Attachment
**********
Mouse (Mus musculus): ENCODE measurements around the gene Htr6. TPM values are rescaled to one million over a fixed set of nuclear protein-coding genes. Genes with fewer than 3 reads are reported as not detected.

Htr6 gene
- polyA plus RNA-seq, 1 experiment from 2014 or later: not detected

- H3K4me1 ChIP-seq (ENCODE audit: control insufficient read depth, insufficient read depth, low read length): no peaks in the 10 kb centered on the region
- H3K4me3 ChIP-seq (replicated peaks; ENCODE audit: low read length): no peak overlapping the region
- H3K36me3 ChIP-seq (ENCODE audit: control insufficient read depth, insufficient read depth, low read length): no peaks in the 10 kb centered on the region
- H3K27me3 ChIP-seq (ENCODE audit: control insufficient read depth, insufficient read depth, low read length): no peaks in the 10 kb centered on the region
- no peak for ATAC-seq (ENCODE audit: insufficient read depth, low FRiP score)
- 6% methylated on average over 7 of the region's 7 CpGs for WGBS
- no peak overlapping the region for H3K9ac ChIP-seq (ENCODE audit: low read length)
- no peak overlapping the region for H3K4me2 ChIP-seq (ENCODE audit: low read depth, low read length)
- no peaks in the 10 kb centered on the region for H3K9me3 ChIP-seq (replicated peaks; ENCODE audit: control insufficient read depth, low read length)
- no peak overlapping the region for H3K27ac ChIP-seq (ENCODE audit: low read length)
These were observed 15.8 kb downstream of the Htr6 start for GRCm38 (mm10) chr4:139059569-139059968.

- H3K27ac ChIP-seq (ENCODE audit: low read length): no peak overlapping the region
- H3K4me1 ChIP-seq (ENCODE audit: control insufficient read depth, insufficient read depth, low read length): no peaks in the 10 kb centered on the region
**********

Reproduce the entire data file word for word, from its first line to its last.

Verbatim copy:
Mouse (Mus musculus): ENCODE measurements around the gene Htr6. TPM values are rescaled to one million over a fixed set of nuclear protein-coding genes. Genes with fewer than 3 reads are reported as not detected.

Htr6 gene
- polyA plus RNA-seq, 1 experiment from 2014 or later: not detected

- H3K4me1 ChIP-seq (ENCODE audit: control insufficient read depth, insufficient read depth, low read length): no peaks in the 10 kb centered on the region
- H3K4me3 ChIP-seq (replicated peaks; ENCODE audit: low read length): no peak overlapping the region
- H3K36me3 ChIP-seq (ENCODE audit: control insufficient read depth, insufficient read depth, low read length): no peaks in the 10 kb centered on the region
- H3K27me3 ChIP-seq (ENCODE audit: control insufficient read depth, insufficient read depth, low read length): no peaks in the 10 kb centered on the region
- no peak for ATAC-seq (ENCODE audit: insufficient read depth, low FRiP score)
- 6% methylated on average over 7 of the region's 7 CpGs for WGBS
- no peak overlapping the region for H3K9ac ChIP-seq (ENCODE audit: low read length)
- no peak overlapping the region for H3K4me2 ChIP-seq (ENCODE audit: low read depth, low read length)
- no peaks in the 10 kb centered on the region for H3K9me3 ChIP-seq (replicated peaks; ENCODE audit: control insufficient read depth, low read length)
- no peak overlapping the region for H3K27ac ChIP-seq (ENCODE audit: low read length)
These were observed 15.8 kb downstream of the Htr6 start for GRCm38 (mm10) chr4:139059569-139059968.

- H3K27ac ChIP-seq (ENCODE audit: low read length): no peak overlapping the region
- H3K4me1 ChIP-seq (ENCODE audit: control insufficient read depth, insufficient read depth, low read length): no peaks in the 10 kb centered on the region